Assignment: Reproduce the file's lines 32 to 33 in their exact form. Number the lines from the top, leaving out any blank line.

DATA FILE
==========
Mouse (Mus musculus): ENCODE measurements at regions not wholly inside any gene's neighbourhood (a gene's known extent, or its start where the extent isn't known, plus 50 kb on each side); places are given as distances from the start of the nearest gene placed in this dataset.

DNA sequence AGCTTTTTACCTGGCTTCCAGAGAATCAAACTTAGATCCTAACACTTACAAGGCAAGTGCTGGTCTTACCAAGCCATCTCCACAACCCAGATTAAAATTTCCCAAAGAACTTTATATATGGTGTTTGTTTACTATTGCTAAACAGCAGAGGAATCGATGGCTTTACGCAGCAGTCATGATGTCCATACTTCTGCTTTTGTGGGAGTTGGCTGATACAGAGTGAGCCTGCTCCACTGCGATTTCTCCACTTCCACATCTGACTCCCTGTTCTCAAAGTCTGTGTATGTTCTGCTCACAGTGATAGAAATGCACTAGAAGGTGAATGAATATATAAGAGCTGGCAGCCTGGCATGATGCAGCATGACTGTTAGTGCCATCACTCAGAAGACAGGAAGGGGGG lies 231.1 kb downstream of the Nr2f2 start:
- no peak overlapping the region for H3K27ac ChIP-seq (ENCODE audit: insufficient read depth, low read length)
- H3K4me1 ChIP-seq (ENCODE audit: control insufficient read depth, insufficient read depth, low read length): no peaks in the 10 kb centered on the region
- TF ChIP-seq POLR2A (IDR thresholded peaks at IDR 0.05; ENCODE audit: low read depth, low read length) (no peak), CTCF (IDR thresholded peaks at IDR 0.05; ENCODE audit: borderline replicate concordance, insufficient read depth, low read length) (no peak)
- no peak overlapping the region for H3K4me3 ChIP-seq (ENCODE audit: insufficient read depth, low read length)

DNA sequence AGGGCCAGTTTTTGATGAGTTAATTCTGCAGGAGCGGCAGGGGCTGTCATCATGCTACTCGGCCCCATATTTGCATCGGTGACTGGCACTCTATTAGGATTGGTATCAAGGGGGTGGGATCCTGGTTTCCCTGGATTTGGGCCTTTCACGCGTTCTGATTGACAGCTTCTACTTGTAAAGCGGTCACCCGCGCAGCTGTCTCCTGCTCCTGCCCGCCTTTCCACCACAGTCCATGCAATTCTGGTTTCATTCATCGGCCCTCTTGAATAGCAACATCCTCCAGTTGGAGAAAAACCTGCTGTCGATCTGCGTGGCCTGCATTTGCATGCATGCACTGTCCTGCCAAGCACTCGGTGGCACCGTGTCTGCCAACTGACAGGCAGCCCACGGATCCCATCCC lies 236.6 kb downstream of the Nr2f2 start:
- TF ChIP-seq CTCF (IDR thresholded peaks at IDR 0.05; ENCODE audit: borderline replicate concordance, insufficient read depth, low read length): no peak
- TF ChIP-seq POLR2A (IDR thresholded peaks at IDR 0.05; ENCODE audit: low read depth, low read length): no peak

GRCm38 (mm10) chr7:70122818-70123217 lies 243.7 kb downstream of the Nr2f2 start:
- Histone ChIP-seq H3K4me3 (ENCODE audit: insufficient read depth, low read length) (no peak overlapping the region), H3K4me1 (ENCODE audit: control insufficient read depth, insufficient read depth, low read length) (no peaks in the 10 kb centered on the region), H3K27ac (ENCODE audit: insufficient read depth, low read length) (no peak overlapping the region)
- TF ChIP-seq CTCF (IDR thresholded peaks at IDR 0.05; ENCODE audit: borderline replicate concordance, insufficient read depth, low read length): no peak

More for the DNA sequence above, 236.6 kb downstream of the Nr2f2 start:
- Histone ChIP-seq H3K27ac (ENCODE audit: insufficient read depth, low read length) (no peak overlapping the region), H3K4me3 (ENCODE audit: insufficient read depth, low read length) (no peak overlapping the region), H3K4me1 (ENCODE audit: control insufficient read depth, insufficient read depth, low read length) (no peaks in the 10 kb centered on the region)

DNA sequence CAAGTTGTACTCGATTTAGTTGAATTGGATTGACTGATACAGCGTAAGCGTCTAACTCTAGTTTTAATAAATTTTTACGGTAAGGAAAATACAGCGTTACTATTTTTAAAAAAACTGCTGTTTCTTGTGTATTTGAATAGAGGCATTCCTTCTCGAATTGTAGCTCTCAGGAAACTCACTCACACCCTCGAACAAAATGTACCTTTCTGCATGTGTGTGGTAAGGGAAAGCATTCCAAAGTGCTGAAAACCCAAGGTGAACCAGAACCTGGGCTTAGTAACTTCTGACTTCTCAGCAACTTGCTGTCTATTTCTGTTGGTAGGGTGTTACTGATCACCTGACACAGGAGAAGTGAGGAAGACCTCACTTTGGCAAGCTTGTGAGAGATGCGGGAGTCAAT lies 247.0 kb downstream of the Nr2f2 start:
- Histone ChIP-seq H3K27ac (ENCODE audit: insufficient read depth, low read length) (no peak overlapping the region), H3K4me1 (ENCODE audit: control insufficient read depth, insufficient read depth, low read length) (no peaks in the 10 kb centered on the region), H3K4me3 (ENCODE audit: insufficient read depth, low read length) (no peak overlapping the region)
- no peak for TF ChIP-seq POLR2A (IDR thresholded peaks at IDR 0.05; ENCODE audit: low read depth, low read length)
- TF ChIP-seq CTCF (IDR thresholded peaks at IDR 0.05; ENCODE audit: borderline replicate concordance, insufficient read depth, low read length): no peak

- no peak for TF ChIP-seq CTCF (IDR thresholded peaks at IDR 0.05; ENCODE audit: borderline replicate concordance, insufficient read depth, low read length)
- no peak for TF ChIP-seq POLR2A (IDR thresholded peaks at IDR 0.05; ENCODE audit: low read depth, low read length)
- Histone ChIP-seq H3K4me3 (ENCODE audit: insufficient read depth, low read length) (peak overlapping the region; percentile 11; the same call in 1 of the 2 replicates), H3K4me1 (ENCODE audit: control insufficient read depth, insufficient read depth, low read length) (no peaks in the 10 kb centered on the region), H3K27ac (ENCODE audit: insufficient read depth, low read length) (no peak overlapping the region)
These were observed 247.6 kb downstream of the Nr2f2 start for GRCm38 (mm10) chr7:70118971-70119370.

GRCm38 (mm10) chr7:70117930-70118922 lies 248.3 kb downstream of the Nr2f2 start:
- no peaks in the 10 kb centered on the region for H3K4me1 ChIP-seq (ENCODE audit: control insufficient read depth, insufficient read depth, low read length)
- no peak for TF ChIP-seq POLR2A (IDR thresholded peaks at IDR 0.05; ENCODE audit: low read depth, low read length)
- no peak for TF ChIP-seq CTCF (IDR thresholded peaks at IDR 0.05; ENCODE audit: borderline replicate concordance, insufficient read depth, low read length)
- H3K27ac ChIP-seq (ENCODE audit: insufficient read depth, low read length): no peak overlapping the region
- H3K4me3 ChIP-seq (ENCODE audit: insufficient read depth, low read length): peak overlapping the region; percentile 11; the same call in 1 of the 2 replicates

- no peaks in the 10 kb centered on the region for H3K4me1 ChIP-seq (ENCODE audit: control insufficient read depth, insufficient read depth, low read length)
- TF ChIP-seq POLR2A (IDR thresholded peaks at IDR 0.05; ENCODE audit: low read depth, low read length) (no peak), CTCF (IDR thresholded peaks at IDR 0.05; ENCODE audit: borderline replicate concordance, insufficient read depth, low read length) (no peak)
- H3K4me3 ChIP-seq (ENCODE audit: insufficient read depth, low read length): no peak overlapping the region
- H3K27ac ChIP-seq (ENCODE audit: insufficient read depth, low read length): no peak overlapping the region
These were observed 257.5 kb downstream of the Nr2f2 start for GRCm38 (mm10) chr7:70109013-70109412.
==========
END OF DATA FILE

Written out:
- H3K27ac ChIP-seq (ENCODE audit: insufficient read depth, low read length): no peak overlapping the region
These were observed 257.5 kb downstream of the Nr2f2 start for GRCm38 (mm10) chr7:70109013-70109412.